New Yorkers could sue Big Oil and other polluters for climate negligence under the Myrie Act

A Brooklyn Democrat is targeting fossil fuel companies over climate change with a bill that critics say could help lawyers more than Mother Earth.

The new legislation, introduced by State Sen. Zellnor Myrie (D-Brooklyn), would allow people to sue big oil companies and other polluters for damage caused by fossil fuels — similar to a controversial Texas law that bans individuals allowed to sue abortion providers.

The bill would target companies that demonstrate “negligence” in the “storage, transportation, refining, importing, exporting, producing, manufacturing” of products such as oil and gas, the law says.

A law memorandum notes that 63% of the carbon dioxide and methane in the Earth’s atmosphere was produced by just 90 “entities,” including US-based companies like ExxonMobile and Chevron alongside foreign companies like Saudi Aramco.

“The cost of inaction is so high – more homes are being destroyed by worsening floods, more lives are being destroyed by the chronic asthma and extreme heat that threatens us all. It’s about time ordinary New Yorkers said enough is enough,” Myrie told the Post.

Its legislation mimics a controversial Texas abortion law that relies on private individuals rather than the government to sue for civil damages to enforce restrictions, though Myrie Spectrum News said the Lone Star approach was “abhorrent” and “unreasonable.” .

Zellnor Myrie stands and smiles
Myrie’s bill relies on private individuals rather than the government to prosecute “negligent” polluters.

“But if lawmakers can use private litigation rights to cause harm and limit access to healthcare, we should also be able to use this concept to save our planet and protect our lives,” Myrie added.

However, critics say the proposed New York law is too impractical.

“We’re not going to eliminate them [of fossil fuel] use at any time in the immediate future. We depend on it – but you’re saying that the person providing this important product is financially responsible for it?” Ken Pokalsky, vice president of the Business Council of New York, told The Post.

“What’s the logic behind that?” he added.

Any company with annual sales of $1 billion or more would be subject to legislation, which the law says has no statute of limitations.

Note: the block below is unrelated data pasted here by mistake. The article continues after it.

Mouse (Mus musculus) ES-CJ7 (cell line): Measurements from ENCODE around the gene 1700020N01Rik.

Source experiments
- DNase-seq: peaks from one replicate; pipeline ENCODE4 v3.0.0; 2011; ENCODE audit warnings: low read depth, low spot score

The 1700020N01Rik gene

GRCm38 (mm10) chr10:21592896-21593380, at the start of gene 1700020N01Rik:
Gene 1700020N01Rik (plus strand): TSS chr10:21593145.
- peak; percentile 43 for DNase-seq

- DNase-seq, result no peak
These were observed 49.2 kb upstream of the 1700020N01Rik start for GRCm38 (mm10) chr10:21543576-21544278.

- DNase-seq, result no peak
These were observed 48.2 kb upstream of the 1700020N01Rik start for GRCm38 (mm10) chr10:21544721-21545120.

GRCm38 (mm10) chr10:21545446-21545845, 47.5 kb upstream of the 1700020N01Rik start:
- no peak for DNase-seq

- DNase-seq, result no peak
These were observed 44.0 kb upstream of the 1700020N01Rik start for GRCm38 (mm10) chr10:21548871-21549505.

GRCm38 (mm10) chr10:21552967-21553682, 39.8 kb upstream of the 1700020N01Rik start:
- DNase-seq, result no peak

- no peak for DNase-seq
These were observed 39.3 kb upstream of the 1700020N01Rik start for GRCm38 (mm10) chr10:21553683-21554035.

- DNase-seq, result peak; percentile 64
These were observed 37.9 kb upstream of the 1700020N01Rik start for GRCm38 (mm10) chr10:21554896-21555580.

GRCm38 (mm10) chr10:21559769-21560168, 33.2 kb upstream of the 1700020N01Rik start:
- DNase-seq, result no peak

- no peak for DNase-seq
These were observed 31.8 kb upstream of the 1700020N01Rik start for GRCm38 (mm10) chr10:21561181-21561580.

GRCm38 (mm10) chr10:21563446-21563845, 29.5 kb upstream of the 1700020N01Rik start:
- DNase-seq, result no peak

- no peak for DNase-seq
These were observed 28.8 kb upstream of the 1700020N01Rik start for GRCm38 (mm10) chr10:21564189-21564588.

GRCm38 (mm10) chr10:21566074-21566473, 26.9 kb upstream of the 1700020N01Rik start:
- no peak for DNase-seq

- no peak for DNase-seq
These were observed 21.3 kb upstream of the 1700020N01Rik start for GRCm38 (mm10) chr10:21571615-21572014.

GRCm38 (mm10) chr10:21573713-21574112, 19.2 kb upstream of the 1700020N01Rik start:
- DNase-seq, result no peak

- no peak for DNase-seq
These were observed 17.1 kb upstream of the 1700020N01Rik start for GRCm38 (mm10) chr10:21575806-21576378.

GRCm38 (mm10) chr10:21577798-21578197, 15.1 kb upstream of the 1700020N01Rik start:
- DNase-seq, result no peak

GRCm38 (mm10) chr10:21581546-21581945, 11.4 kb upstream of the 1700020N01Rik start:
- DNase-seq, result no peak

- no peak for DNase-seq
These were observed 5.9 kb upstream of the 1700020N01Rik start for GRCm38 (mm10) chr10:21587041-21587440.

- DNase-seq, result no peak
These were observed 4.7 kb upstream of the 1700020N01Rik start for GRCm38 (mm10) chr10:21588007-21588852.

Its far-reaching scope could make it vulnerable to court challenges, particularly given the difficulty of connecting personal problems caused by pollution to the alleged negligence of fossil fuel companies, according to Tully Rinckey attorney Ryan McCall.

A power station with a blue-grey sky
Research shows that a relatively small number of companies are responsible for the vast majority of greenhouse gas emissions.
Getty Images

“In my opinion it’s going to be similar to any other personal injury lawsuit where we have to bring in medical experts who can say based on that specific emission that this type of injury happened to you,” he told the Post. “You would start to see a spate of litigation when it comes to these types of environmental cases like we’ve never seen before.”

While there are plausible ways to make polluters pay for verifiable damage caused by their use of fossil fuels, the bill, as it stands, could face formidable challenges from companies who object to New York telling them what they should do inside and outside its borders, McCall said.

“I definitely think you’re going to see federal challenges in this bill. I think that will be very likely, but I definitely think this law has a lot of value in terms of allowing private actors to pursue litigation,” he said.

The bill is the latest shot by New York City Democrats at companies they say should pay amid rising global temperatures that scientists say could spell a civilizational catastrophe if left unchecked.

Exxon prevailed against Attorney General Letitia James in 2019 after she filed a lawsuit the year before claiming the fossil fuel giant hid the true cost of climate change from investors for a year.

Sen. Zellnor Myrie
Myrie’s bill mimics the structure of Texas legislation that allows individuals to sue abortion providers.

Pokalsky argues Myrie’s is unfairly penalizing companies even though the state’s landmark climate law, which mandates an 85% reduction in greenhouse gas emissions by 2050, allows them to use fossil fuels for years to come, while New York continues to rely on renewable energy sources such as Wind transfers and solar.

The lack of clarity about how companies are negligent only fuels the idea, Pokalsky says, that lawyers, not the planet, will benefit from the new law if it ever passes the legislature and is signed by Gov. Kathy Hochul.

“This appears to be designed for class action lawsuits,” he said.

That could improve the attorneys’ bottom line with questionable practical benefits, considering New Yorkers still rely on fossil fuels for a number of important everyday uses. he added.

“We will be using petrol in our cars for the foreseeable future. What does it mean for these oil companies not to contribute to climate change? Does that mean they somehow won’t sell it tomorrow or are they liable under this bill? What does that mean?” said Pokalsky. New Yorkers could sue Big Oil and other polluters for climate negligence under the Myrie Act


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